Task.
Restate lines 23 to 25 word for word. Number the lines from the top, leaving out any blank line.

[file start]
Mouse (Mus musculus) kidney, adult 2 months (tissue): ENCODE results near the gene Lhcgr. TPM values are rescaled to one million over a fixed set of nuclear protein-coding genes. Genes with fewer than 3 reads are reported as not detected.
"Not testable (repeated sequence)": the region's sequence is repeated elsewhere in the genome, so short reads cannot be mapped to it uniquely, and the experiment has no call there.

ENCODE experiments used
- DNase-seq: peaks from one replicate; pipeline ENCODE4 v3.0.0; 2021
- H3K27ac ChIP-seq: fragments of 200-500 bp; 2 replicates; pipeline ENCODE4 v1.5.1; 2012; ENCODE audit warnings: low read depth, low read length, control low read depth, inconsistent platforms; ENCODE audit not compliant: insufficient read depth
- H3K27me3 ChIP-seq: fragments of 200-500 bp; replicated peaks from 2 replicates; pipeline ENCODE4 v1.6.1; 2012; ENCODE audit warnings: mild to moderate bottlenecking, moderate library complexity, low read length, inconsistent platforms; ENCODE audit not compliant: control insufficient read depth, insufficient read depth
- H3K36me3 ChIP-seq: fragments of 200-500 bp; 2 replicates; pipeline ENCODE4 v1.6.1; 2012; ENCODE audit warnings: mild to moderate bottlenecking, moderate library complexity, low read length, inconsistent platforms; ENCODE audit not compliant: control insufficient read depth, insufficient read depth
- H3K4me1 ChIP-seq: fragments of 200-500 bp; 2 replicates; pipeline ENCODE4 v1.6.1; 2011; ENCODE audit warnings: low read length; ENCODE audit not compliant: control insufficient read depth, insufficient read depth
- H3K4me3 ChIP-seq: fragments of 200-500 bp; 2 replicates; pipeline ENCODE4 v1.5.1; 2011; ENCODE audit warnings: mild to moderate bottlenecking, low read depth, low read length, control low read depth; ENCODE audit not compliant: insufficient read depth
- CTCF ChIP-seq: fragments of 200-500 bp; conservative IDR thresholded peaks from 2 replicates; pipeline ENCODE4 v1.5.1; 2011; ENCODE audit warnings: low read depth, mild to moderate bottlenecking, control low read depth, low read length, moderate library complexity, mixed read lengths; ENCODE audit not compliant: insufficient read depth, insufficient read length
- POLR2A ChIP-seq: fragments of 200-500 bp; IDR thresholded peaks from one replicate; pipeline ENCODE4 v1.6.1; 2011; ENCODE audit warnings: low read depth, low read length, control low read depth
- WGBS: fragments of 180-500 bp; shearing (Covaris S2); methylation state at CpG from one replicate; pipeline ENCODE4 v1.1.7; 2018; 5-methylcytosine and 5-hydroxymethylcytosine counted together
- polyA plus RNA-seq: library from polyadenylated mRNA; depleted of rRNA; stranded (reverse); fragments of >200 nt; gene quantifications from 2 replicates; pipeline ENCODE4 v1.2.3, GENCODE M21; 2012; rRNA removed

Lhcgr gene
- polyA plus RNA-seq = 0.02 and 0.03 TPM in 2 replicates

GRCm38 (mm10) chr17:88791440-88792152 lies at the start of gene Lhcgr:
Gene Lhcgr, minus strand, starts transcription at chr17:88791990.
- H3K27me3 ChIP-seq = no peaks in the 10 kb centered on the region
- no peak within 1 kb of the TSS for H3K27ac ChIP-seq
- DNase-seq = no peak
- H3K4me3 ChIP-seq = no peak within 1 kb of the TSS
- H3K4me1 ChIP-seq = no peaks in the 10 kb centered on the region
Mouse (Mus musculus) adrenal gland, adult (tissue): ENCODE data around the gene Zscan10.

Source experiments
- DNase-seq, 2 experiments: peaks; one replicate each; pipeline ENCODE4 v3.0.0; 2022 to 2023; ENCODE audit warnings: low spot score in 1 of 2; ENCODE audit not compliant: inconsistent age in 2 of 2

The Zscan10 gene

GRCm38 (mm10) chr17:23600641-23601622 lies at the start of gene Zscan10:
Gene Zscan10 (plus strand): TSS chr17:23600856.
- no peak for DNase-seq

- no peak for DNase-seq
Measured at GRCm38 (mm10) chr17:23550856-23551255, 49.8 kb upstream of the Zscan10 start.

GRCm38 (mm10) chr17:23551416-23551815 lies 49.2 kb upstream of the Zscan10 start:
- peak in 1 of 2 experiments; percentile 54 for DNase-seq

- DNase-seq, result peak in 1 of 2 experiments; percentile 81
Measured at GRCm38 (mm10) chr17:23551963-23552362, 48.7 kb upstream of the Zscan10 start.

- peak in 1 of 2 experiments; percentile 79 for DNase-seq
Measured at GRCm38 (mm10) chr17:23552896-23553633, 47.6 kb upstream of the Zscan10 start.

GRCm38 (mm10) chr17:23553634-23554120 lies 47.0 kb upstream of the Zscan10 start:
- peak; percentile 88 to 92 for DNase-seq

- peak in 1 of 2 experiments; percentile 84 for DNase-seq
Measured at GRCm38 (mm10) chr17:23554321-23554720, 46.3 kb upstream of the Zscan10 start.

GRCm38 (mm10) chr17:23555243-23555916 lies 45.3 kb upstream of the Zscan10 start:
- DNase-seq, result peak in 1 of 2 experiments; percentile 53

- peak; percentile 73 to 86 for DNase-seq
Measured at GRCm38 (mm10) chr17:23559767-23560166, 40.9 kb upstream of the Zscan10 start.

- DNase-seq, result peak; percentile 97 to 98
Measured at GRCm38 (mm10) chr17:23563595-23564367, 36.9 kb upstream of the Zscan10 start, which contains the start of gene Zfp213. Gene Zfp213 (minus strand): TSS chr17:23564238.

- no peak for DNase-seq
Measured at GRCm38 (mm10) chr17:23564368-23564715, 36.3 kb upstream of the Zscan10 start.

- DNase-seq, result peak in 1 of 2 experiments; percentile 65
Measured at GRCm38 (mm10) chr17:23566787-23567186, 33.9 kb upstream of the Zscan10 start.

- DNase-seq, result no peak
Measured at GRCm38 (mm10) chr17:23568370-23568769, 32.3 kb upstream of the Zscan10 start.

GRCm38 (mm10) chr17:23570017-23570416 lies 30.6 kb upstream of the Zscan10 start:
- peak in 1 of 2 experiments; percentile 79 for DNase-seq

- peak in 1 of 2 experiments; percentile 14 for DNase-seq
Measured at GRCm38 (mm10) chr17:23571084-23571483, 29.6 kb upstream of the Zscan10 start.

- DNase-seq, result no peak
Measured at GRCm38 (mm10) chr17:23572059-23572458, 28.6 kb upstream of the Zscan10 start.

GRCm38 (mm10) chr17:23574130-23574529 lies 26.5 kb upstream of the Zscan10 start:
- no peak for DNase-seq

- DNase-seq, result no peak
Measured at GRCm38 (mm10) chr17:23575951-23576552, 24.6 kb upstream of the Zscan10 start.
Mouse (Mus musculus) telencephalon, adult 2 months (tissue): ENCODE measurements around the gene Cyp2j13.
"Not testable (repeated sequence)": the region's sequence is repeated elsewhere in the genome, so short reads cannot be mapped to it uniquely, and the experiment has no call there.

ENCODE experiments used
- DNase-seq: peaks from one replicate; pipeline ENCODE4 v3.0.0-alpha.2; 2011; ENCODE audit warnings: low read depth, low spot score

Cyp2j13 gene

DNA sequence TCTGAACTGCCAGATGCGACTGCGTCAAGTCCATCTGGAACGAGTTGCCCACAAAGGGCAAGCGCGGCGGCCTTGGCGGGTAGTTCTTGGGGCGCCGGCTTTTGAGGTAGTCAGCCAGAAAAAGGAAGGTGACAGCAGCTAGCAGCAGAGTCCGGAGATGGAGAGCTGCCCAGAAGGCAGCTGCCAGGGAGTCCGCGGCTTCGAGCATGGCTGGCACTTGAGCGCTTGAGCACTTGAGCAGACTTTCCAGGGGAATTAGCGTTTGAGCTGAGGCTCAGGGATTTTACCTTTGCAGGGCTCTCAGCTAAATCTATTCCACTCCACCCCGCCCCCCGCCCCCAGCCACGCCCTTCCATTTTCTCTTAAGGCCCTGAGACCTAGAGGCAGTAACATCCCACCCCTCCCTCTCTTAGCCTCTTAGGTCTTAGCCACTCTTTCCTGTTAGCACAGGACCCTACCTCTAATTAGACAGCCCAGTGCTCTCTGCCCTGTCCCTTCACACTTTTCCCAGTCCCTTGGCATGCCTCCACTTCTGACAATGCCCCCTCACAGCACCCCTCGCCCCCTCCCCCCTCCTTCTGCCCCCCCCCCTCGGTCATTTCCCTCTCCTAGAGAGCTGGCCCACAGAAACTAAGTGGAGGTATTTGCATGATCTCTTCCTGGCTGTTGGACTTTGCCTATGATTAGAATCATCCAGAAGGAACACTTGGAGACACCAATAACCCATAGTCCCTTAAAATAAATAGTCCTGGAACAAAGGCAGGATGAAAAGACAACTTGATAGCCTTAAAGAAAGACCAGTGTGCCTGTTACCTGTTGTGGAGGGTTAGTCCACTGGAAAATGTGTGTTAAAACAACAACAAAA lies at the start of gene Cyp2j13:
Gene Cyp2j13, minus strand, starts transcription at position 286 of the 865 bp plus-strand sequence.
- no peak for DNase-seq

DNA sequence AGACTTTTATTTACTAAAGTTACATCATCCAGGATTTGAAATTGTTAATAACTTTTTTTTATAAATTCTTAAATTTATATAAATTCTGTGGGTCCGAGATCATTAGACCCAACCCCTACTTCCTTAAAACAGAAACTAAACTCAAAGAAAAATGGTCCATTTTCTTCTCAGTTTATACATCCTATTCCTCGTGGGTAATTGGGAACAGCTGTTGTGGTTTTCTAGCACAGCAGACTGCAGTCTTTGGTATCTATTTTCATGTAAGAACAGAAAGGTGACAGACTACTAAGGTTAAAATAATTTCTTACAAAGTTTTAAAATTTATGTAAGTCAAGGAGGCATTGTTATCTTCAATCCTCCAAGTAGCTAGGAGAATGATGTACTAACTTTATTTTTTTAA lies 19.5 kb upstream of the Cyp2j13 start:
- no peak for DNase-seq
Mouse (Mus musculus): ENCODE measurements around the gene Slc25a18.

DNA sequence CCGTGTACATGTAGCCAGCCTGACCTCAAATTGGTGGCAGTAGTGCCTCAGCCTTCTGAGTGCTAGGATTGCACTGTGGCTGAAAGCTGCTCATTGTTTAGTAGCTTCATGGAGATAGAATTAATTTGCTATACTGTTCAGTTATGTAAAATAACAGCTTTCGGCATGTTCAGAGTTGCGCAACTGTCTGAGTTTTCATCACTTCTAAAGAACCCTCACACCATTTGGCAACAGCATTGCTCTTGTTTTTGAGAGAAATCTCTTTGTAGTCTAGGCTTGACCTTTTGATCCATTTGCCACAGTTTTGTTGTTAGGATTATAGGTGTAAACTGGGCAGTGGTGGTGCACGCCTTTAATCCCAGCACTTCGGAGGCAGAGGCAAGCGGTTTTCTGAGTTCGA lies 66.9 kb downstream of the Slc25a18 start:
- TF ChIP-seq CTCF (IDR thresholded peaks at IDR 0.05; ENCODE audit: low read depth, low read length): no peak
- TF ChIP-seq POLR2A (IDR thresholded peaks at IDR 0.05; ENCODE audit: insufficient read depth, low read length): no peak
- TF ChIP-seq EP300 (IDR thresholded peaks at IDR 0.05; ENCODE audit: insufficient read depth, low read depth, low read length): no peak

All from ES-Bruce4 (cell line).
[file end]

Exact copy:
Mouse (Mus musculus) adrenal gland, adult (tissue): ENCODE data around the gene Zscan10.

Source experiments
- DNase-seq, 2 experiments: peaks; one replicate each; pipeline ENCODE4 v3.0.0; 2022 to 2023; ENCODE audit warnings: low spot score in 1 of 2; ENCODE audit not compliant: inconsistent age in 2 of 2